The Difference between Wet and Dry Cappuccino
Milk: The Difference between Wet and Dry Cappuccinos
Every barista, whether professional or amateur, must learn how to steam and froth milk. From personal experience, I can say that the learning curve includes splattering milk everywhere and even curdling it. These memorable mistakes are essential to learning how to make the velvety steamed milk and milk foam that go into caffe lattes, flat whites and caffè macchiatos, as well as make the difference between wet and dry cappuccinos.
Read about best battery operated milk frother in 2017.
Steamed and Frothed Milk
Steaming and frothing milk requires trial and error, but there is an underlying logic. Once you understand the process and gain some experience, preparing milk for coffee beverages becomes effortless. Milk has three components which change as water vapor and air are forced into the milk by a steam wand. These three components are:
- Proteins – A little over 3% of milk is protein which can be divided into two main types, casein and whey. Casein protein makes up about 75% of the milk’s weight and its molecules gather in groups which remain suspended in the water-soluble whey protein. When we steam milk, the hot water vapor forces the casein molecules apart and then they reconnect around air bubbles. These trapped air bubbles form foam and contribute to steamed milk’s thick, creamy texture. Although we have casein proteins to thank for holding air in milk, they are to blame when milk curdles. As milk comes close to 180°F (82°C), it scalds. During this process, casein proteins lose their normal characteristics and clump together forming the curds.
- Fats – Whole milk includes approximately 3.5% of butterfat. This fat is composed of over four hundred different types of fatty acids that bond with glycerol to form a molecule. As the milk heats up, the bonds between fat molecules weaken and they begin moving around. These active fat molecules spread out through the milk giving it a viscous/silky feel and encompass air bubbles which creates nice firm foam. Baristas rarely use whole milk, but there’s no need to worry because 2% milk and even skim still contain enough fat molecules to provide texture and stabilize foam. Interestingly, a study done by students from the University of California, Los Angeles determined that a high fat content stabilizes milk foam better at temperatures below room temperature, while milks with a low fat content create foam that is more stable at higher temperatures for instance in hot drinks.
- Carbohydrates – The carbohydrates found in milk are called lactose. Lactose is dissolved in the liquid whey and constitutes almost 5% of milk’s total volume. Two sugars, called galactose and glucose, bond together to make lactose and give milk a touch of sweetness. The temperatures normally used to steam or froth milk do not affect lactose which allows its sweetness to carry over into the foam. If, however, you over-steam the milk a chemical reaction (often called the Maillard reaction) takes place between the lactose and protein molecules. This reaction causes the milk or foam to brown and taste burnt.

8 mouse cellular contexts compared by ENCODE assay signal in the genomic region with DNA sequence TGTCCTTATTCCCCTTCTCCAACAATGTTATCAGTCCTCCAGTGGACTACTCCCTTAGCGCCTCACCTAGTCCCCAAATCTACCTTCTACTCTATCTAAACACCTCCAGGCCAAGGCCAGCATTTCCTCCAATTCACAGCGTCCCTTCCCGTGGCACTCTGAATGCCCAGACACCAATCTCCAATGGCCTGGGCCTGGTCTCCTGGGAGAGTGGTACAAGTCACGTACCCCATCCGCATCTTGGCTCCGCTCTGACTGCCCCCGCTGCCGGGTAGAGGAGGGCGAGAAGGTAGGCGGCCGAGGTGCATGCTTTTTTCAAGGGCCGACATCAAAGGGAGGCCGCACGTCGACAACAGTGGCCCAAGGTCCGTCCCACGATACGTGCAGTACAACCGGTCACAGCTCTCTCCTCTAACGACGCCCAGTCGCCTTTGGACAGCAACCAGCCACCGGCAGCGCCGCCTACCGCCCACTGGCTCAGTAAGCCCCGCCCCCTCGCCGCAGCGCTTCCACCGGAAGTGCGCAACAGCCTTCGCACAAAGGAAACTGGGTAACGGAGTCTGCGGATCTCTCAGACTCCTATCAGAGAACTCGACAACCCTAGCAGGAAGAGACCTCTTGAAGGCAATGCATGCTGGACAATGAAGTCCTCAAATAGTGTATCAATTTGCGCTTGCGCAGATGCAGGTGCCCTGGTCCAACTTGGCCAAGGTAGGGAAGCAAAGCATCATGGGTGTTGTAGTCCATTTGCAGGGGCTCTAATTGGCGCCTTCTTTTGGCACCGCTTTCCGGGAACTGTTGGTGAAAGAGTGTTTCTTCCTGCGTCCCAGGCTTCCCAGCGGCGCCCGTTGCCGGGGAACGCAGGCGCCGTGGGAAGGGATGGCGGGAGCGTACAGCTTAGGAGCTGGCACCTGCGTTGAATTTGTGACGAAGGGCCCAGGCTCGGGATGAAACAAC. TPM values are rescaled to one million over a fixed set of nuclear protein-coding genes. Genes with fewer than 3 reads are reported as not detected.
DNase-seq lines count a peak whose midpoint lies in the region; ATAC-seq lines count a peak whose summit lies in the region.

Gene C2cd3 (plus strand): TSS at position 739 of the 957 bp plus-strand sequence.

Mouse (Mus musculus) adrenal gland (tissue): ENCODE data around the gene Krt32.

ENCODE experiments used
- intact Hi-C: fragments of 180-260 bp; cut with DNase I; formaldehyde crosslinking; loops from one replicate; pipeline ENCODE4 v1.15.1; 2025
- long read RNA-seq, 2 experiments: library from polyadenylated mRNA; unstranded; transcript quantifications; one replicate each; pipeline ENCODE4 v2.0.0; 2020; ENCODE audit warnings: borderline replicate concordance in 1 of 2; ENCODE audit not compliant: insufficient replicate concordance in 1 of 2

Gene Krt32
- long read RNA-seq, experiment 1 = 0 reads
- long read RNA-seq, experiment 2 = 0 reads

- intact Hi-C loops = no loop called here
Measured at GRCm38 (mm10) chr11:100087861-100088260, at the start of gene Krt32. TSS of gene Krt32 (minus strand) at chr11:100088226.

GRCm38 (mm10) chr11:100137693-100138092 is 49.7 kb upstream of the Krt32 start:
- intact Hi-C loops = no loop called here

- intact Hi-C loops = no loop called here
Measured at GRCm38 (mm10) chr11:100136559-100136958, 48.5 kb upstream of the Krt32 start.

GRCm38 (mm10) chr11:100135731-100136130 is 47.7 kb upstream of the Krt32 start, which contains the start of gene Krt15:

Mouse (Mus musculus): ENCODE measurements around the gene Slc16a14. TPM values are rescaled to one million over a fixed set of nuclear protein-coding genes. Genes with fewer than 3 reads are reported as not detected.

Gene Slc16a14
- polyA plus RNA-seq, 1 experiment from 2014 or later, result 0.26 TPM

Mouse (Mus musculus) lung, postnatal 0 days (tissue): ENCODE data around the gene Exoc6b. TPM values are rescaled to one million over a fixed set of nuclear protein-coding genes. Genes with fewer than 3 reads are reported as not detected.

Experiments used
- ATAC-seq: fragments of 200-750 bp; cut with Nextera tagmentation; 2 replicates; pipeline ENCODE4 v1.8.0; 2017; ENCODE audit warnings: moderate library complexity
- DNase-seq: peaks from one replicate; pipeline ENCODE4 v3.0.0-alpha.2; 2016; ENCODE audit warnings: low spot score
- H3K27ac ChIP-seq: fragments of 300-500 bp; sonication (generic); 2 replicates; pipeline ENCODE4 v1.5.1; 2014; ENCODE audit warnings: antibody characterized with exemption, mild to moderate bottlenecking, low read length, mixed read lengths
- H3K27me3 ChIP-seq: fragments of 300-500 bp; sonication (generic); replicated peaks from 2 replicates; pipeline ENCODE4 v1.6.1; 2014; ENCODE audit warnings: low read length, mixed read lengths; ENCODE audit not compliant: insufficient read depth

These important components of milk and how they react to heat explain many of the mistakes that beginners make as they practice steaming and frothing milk. Once you have thick, smooth steamed milk and firm milk foam down to a science, you can use it in a wide variety of coffee beverages, including two types of cappuccinos.
Wet and Dry Cappuccinos
In the early 16th century, the Italians invented the cappuccino and named it in honor of the Capuchin monks. These monks, who wore light brown habits with pointed hoods hanging down their backs, were a familiar sight. They traveled from city to city across Italy and into neighboring countries doing all they could to aid the poor and spread knowledge and justice. In those early days, strong coffee and milk were mixed together to make a cappuccino.
Today most cappuccinos include two shots of espresso. The strong, bitter coffee blends that go into espressos provide the perfect contrast to the smooth, sweet steamed milk and foam that float above it. Two shots of espresso equal two fluid ounces and to make a traditional cappuccino, the barista tops the espresso with the same amount of steamed milk followed by an equal amount of foam. A wet cappuccino includes more steamed milk and only a thin layer of foam. Remember that milk foam serves as a canvas for latte art and the thicker the layer of foam is the better. If you hope to showcase some artwork, you will want to make a traditional cappuccino or even a dry one. Dry cappuccinos are made by adding less steamed milk and lots of foam. Although we don’t usually notice it, a cappuccino’s foam does affect the enjoyment that we receive from it. Foam gives us a creamy sensation in our mouths, but more importantly the air bubbles in the foam pop releasing aromas which trigger our sense of smell and enhance our perception of flavor. Perhaps that explains why some folks enjoy “bone-dry” cappuccinos or those that have only milk foam and no steamed milk.
Whether you enjoy your cappuccino with a lot of steamed milk or only a little, with a generous blanket of foam or just a thin layer, don’t forget to relax and savor its aroma first of all and then its perfect blend of flavors.
How to Make Wet & Dry Cappuccino